[05:16.75]may die out within the next century, and some commentators believe
[05:22.03]that a too-dominant global language may be a major contributing factor in this trend.
[05:29.19]However, it seems likely that this is really only a direct threat in areas
[05:34.99]where the global language is the natural first language.
[05:39.16]Conversely, there is also some evidence
[05:42.52]that the very threat of subjugation by a dominant language
[05:46.56]can actually galvanize and strengthen movements
[05:50.23]to support and protect minority languages e.g. Welsh in Wales, French in Canada.
[05:58.14]Number two, there is concern that natural speakers of the global language
[06:03.86]may be at an unfair advantage over those
[06:06.91]who are operating in their second, or even third, language.
[06:12.15]Number three, the insistence on one language to the exclusion of others
[06:18.13]may also be seen as a threat to the ideas of multiculturalism.
[06:23.54]Number four, another potential pitfall is linguistic complacency
[06:29.23]on the part of natural speakers of a global language, a laziness and arrogance
[06:35.14]resulting from the lack of motivation to learn other languages.
[06:39.50]Arguably, this can already be observed in many Britons and Americans.
[06:45.54]Finally, is English a global language?
[06:49.46]As can be seen in more detail in the section on English today, on almost any basis,
[06:56.55]English is the nearest thing there has ever been to a global language.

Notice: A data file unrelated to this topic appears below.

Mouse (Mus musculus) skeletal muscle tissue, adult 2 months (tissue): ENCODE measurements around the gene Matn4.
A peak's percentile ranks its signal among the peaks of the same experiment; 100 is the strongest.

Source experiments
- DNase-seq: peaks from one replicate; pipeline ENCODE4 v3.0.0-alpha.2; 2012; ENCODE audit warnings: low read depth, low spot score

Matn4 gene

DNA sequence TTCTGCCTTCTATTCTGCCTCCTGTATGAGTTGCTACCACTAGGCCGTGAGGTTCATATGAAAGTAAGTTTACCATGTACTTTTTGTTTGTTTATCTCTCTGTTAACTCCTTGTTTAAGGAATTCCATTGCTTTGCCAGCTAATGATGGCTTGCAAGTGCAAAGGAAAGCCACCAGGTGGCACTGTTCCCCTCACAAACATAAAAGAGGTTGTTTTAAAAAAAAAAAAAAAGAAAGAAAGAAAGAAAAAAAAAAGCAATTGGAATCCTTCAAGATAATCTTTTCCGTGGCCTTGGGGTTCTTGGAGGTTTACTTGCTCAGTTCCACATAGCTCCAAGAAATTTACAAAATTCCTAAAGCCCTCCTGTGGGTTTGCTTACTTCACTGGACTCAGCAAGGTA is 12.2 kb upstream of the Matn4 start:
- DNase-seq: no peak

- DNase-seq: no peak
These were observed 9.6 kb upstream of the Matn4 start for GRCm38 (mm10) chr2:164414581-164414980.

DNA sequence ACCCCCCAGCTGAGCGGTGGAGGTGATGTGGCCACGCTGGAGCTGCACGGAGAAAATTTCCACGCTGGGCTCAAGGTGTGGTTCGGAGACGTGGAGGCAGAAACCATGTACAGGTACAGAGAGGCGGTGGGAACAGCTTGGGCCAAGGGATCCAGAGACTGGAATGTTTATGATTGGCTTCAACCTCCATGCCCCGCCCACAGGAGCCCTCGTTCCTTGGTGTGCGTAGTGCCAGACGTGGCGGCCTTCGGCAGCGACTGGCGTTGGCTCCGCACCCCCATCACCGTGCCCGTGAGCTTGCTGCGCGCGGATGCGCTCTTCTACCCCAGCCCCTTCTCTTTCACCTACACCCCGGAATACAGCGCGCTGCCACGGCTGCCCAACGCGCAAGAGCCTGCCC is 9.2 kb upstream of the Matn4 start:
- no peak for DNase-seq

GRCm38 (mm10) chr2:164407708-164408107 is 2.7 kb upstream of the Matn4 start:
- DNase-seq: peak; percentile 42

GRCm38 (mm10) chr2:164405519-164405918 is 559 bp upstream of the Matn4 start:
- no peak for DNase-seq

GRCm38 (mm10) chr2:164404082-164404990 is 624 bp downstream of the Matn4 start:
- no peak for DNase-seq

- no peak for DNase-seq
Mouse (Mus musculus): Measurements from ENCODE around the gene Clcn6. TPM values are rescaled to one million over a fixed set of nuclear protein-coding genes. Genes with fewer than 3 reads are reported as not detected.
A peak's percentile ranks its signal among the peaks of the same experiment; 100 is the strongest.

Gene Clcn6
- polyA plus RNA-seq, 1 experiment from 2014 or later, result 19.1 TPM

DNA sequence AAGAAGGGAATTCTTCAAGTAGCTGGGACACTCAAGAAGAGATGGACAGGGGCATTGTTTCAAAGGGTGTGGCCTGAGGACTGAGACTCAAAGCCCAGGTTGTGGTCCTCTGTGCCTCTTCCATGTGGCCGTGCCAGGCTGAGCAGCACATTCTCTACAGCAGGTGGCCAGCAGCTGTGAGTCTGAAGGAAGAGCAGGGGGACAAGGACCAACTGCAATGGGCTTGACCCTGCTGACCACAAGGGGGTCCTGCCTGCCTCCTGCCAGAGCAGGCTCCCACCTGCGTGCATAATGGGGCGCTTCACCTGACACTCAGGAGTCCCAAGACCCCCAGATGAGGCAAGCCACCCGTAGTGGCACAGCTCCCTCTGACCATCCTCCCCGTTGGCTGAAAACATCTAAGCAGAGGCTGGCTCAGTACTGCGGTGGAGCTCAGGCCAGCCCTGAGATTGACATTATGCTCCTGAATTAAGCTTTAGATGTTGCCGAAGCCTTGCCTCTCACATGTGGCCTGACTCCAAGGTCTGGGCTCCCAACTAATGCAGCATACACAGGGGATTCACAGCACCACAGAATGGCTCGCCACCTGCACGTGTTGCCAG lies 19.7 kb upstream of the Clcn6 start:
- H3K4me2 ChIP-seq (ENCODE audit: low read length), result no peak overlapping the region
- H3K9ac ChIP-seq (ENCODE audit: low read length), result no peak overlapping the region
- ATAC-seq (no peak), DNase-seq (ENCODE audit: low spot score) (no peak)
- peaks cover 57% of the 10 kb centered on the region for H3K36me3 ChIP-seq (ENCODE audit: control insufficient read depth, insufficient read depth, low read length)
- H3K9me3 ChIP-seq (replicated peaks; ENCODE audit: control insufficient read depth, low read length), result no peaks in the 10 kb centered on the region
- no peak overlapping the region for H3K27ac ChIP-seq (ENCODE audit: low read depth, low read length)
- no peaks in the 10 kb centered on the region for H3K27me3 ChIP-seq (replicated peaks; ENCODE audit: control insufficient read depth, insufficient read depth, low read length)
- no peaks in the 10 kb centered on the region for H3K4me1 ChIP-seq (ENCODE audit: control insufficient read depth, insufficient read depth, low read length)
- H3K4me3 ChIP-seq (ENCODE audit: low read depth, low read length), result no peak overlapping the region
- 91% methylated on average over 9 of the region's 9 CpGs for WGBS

[07:01.47]Its worldwide reach is much greater than
[07:04.80]anything achieved historically by Latin or French,
[07:08.55]and there has never been a language as widely spoken as English.
[07:13.47]Many would reasonably claim that, in the fields of business, academics, science,
[07:19.50]computing, education, transportation, politics and entertainment,
[07:25.35]English is already established as the de facto lingua franca.
[07:30.58]The UN, the nearest thing we have, or have ever had, to a global community,
[07:36.86]currently uses five official languages: English, French, Spanish, Russian and Chinese,
[07:45.20]and an estimated 85% of international organizations
[07:50.01]have English as at least one of their official languages.
[07:54.67]Even more starkly, though, about one third of international organizations
[08:00.15]use English only, and this figure rises to almost 90%
[08:05.31]among Asian international organizations.
[08:09.11]As we have seen, a global language arises
[08:12.53]mainly due to the political and economic power of its native speakers.
[08:18.07]It was British imperial and industrial power
[08:22.25]that sent English around the globe between the 17th and 20th Centuries.
[08:28.79]The legacy of British imperialism has left many countries
[08:33.33]with the language thoroughly institutionalized
[08:36.32]in their courts, parliament, civil service, schools and higher education establishments.
[08:43.78]In other countries, English provides a neutral means of communication
[08:49.13]between different ethnic groups.
[08:51.87]But it has been largely American economic and cultural supremacy
[08:57.10]that has consolidated the position of the English language
[09:01.08]and continues to maintain it today.
[09:04.26]American dominance and influence worldwide
[09:07.74]makes English crucially important for developing international markets,
[09:12.91]especially in the areas of tourism and advertising,
[09:17.01]and mastery of English also provides access to scientific,
[09:21.74]technological and academic resources which would otherwise
[09:26.16]be denied developing countries.
[09:29.08]OK. I have given you a brief account of the definition of global language,
[09:35.24]the necessity and drawbacks of having a global language
[09:40.06]and finally English status in the global communication.
[09:44.73]Next time, we shall examine the role of English plays in the cultural communication.
[09:52.50]Now you have THREE minutes to check your work.
[12:56.40]This is the end of Section A MINI-LECTURE.